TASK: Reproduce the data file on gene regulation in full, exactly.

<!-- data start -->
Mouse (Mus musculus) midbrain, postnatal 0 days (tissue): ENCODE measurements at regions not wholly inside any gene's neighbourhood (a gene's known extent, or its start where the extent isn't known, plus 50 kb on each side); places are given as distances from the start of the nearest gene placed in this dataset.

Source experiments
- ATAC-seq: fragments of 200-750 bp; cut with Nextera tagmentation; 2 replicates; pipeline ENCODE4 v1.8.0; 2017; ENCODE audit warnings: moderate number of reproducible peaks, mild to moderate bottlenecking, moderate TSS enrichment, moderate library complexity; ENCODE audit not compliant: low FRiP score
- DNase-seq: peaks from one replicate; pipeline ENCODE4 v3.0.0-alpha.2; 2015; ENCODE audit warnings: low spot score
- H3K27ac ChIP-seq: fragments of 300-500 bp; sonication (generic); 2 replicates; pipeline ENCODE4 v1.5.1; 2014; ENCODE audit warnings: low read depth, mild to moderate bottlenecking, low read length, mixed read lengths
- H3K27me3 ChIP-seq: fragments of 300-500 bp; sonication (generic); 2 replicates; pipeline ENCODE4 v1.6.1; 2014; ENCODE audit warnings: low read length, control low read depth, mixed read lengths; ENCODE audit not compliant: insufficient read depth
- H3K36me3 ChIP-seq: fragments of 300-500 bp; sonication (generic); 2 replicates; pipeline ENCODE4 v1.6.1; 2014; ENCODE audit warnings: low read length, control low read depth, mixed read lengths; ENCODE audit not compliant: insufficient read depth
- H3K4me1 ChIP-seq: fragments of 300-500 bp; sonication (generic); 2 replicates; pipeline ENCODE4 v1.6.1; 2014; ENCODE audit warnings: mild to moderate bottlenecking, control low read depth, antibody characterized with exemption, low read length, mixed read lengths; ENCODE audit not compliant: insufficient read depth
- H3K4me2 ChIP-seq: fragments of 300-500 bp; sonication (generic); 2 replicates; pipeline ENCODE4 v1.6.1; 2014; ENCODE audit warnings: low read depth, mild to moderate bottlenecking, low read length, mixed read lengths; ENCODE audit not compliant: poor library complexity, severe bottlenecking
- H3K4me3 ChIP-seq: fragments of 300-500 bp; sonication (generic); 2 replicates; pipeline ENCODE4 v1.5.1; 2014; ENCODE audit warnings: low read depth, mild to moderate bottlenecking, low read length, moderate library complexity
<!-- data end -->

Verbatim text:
Mouse (Mus musculus) midbrain, postnatal 0 days (tissue): ENCODE measurements at regions not wholly inside any gene's neighbourhood (a gene's known extent, or its start where the extent isn't known, plus 50 kb on each side); places are given as distances from the start of the nearest gene placed in this dataset.

Source experiments
- ATAC-seq: fragments of 200-750 bp; cut with Nextera tagmentation; 2 replicates; pipeline ENCODE4 v1.8.0; 2017; ENCODE audit warnings: moderate number of reproducible peaks, mild to moderate bottlenecking, moderate TSS enrichment, moderate library complexity; ENCODE audit not compliant: low FRiP score
- DNase-seq: peaks from one replicate; pipeline ENCODE4 v3.0.0-alpha.2; 2015; ENCODE audit warnings: low spot score
- H3K27ac ChIP-seq: fragments of 300-500 bp; sonication (generic); 2 replicates; pipeline ENCODE4 v1.5.1; 2014; ENCODE audit warnings: low read depth, mild to moderate bottlenecking, low read length, mixed read lengths
- H3K27me3 ChIP-seq: fragments of 300-500 bp; sonication (generic); 2 replicates; pipeline ENCODE4 v1.6.1; 2014; ENCODE audit warnings: low read length, control low read depth, mixed read lengths; ENCODE audit not compliant: insufficient read depth
- H3K36me3 ChIP-seq: fragments of 300-500 bp; sonication (generic); 2 replicates; pipeline ENCODE4 v1.6.1; 2014; ENCODE audit warnings: low read length, control low read depth, mixed read lengths; ENCODE audit not compliant: insufficient read depth
- H3K4me1 ChIP-seq: fragments of 300-500 bp; sonication (generic); 2 replicates; pipeline ENCODE4 v1.6.1; 2014; ENCODE audit warnings: mild to moderate bottlenecking, control low read depth, antibody characterized with exemption, low read length, mixed read lengths; ENCODE audit not compliant: insufficient read depth
- H3K4me2 ChIP-seq: fragments of 300-500 bp; sonication (generic); 2 replicates; pipeline ENCODE4 v1.6.1; 2014; ENCODE audit warnings: low read depth, mild to moderate bottlenecking, low read length, mixed read lengths; ENCODE audit not compliant: poor library complexity, severe bottlenecking
- H3K4me3 ChIP-seq: fragments of 300-500 bp; sonication (generic); 2 replicates; pipeline ENCODE4 v1.5.1; 2014; ENCODE audit warnings: low read depth, mild to moderate bottlenecking, low read length, moderate library complexity